By now you've probably heard about Amazon's Kindle e-book reader. I've been thinking a bit more about the economics of it. According to one knowledgeable colleague in a private writers' mailing list, Amazon takes 65% of the money it receives for e-books and the other 35% goes to the publisher. Large publishers are probably getting a better deal - I hope
they're getting a better deal. But better deal or not, this is a significant development and one that should command attention of freelance authors. So let's comb through the readily available information to see what we can learn:
- Although journalists are saying that 90,000 books are available, that's not how Amazon phrases it. Instead, it's over 88,000 books, with 100 of the current 112 NYT best sellers. (Who knew there were that many on the various NYT best seller lists - something that is interesting on its own.)
- The screen uses reflected light, and not a back-lit approach, and it only uses power to change the image on the screen, so it should have far longer battery life than other devices.
- It's $400 bucks to the user. Add in the 65% of the sales price it gets, and that seems like a lot. But, the device uses a cellular phone network for browsing and shopping, and there are no monthly fees, so some amount of that money has to go to the carrier providing the service, and has to potentially last a long time. That might explain some of the economics, and why publishers/authors aren't likely to get better deals going forward. Amazon may not be able to afford to give them.
- NYT best sellers and all new releases are "$9.99, unless marked otherwise," which is like saying everything is a dollar unless it's not. That low a level of pricing has two effects. One, it potentially hurts the preceived value of books, and, should this take off, puts competitors into some pretty serious trouble. Do they start more heavily discounting? Because even with the lower price, Amazon makes a bundle. Figure a best selling paperback costs $15. Amazon, or one of its normal competitors, gets maybe a 55% discount, but probably knocks off 30 to 40% of the cover price, so it getting 5% to 15% of the cover price. That's $0.75 to $2.25 a a copy as gross margin (money left over after they pay for the copy). But 65% of $9.99 is $6.49 - a heck of a lot more in their pockets. They say that it takes less than a minute to download a title, so take out, what, 50 cents at most to the cell carrier, figuring that they have to cover all the times that someone doesn't buy? That's still profit to make them drool, and it lowers warehousing and processing costs.
- If Amazon is making out like a bandit, what happens to the publisher/author? They get 35% of $9.99 (for that category of book), or roughly $3.50, rather than the $6.75 they would have received. So take out $2 for printing and warehousing, and that's still $4.75. Guess what that means? Publishers will want to pay authors even less for these rights. It becomes smart business to insist on keeping the electronic rights - probably difficult without some leverage of good sales history, but important to try anyway, because with contracts going the way they do, that means the author will get 12% of the new lower price (that paperback trend of getting royalties on money received), or a whole 42 cents per book. Sell 100,000 copies electronically, and you see $42,000, which is chicken feed given the popularity.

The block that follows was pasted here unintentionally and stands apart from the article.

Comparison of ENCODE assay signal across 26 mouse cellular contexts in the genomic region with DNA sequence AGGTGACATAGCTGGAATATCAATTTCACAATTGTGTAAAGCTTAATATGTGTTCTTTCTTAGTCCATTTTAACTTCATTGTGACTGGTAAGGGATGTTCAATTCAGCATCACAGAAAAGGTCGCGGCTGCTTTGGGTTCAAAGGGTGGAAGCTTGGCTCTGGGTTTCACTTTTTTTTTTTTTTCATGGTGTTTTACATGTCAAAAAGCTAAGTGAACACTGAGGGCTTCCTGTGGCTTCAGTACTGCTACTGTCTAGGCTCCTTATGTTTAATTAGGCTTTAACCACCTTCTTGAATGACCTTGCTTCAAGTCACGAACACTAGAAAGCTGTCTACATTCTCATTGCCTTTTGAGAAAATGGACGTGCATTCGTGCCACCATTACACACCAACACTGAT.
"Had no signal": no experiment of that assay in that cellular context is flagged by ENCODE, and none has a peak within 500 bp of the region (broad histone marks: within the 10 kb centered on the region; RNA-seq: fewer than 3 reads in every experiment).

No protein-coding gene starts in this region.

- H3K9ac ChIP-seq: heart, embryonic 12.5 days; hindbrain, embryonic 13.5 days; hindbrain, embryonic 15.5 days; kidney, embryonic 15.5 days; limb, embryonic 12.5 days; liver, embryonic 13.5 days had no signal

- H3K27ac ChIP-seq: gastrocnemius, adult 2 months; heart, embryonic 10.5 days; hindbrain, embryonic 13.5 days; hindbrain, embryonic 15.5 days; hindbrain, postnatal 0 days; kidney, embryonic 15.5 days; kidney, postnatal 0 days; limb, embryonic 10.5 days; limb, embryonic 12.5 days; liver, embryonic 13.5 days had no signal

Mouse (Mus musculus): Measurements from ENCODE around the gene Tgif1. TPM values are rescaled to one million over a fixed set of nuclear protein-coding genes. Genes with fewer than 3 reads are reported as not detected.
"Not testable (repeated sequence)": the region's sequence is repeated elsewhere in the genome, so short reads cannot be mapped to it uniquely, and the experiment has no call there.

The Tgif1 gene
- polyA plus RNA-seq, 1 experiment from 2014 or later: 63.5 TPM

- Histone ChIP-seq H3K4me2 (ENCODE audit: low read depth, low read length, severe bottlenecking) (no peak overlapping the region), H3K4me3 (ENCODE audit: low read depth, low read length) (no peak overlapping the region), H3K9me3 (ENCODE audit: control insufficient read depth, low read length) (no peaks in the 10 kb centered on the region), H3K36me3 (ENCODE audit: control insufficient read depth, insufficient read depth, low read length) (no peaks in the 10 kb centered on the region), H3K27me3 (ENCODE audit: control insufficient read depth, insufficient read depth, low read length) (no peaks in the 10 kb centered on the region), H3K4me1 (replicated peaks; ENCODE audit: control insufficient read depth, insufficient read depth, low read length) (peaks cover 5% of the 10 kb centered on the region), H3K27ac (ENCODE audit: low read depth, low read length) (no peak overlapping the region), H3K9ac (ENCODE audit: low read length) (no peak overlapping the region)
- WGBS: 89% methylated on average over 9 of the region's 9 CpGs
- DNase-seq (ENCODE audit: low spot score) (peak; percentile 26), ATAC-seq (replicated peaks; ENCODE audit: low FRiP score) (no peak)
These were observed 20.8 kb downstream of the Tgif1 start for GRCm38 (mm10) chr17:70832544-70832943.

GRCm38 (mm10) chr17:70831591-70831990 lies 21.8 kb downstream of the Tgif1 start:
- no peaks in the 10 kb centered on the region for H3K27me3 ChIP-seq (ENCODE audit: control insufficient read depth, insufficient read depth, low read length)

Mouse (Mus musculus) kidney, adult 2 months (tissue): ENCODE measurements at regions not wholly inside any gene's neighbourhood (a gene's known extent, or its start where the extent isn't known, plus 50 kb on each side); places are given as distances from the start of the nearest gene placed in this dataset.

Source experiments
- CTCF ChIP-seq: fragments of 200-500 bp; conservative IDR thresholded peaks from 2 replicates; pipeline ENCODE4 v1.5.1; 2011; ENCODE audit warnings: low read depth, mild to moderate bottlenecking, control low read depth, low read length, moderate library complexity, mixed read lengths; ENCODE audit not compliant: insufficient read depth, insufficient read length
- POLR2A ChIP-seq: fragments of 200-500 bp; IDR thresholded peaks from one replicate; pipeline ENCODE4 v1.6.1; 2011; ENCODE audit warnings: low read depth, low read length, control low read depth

- Some money must be split with newspaper publishers, because you apparently get wireless copies of the NYT, WSJ, Washington Post, Time, Atlantic Monthly, and Forbes. No mention of subsciption costs to these. And you get international newspapers, as well. Guess what? That means more pressure on costs - including writers fees - across the board.
- There are some significant drawbacks to the business model. You don't sync the machine with a computer, so how do you store the titles you aren't keeping on the machine? It's also a proprietary system, which means it could leave people with the feeling of being locked in. Then again, I used to think that about the iPod, but I was clearly wrong there. So there is a chance that the publishing industry will get locked into this, whether it wants to or not.
In other words, it's not going to be a pleasant business model, but you may have to deal with it. Better figure out how to without losing even more income to all the other businesses that want a cut so they
can make money. Best new mocking nickname of the system? The Swindle. Question is, who's getting the worst of it - reader, or author?
Labels: digital, publishing, sales, strategy